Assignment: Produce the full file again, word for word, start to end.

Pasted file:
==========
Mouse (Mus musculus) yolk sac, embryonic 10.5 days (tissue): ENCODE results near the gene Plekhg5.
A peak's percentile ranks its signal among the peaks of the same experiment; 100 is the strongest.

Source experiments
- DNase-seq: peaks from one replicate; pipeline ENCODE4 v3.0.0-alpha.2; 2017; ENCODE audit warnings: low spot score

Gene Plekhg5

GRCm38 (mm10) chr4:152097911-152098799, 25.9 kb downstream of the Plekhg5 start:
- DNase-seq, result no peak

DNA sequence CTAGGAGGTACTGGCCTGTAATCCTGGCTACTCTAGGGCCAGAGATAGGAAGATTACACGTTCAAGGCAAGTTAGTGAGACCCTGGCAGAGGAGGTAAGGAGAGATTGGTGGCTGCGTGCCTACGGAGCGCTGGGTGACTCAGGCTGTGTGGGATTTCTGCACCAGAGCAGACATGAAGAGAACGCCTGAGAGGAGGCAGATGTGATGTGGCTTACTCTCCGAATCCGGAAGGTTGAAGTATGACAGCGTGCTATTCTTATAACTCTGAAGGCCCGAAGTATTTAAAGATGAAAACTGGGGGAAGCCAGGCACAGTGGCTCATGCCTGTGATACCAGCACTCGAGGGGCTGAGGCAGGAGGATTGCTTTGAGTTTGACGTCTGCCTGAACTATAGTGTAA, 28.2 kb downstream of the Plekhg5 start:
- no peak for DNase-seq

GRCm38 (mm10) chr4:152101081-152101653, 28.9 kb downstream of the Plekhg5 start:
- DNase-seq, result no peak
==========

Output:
Mouse (Mus musculus) yolk sac, embryonic 10.5 days (tissue): ENCODE results near the gene Plekhg5.
A peak's percentile ranks its signal among the peaks of the same experiment; 100 is the strongest.

Source experiments
- DNase-seq: peaks from one replicate; pipeline ENCODE4 v3.0.0-alpha.2; 2017; ENCODE audit warnings: low spot score

Gene Plekhg5

GRCm38 (mm10) chr4:152097911-152098799, 25.9 kb downstream of the Plekhg5 start:
- DNase-seq, result no peak

DNA sequence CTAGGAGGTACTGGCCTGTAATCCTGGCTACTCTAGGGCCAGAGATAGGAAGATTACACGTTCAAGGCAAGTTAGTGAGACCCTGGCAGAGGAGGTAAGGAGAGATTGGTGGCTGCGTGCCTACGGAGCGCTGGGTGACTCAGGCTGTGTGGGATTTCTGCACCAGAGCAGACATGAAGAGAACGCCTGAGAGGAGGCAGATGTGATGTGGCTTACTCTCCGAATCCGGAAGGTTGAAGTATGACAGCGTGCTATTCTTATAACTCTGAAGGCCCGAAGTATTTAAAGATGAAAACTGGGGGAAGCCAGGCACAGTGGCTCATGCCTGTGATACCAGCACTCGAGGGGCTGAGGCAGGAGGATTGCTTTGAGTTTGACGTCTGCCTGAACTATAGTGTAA, 28.2 kb downstream of the Plekhg5 start:
- no peak for DNase-seq

GRCm38 (mm10) chr4:152101081-152101653, 28.9 kb downstream of the Plekhg5 start:
- DNase-seq, result no peak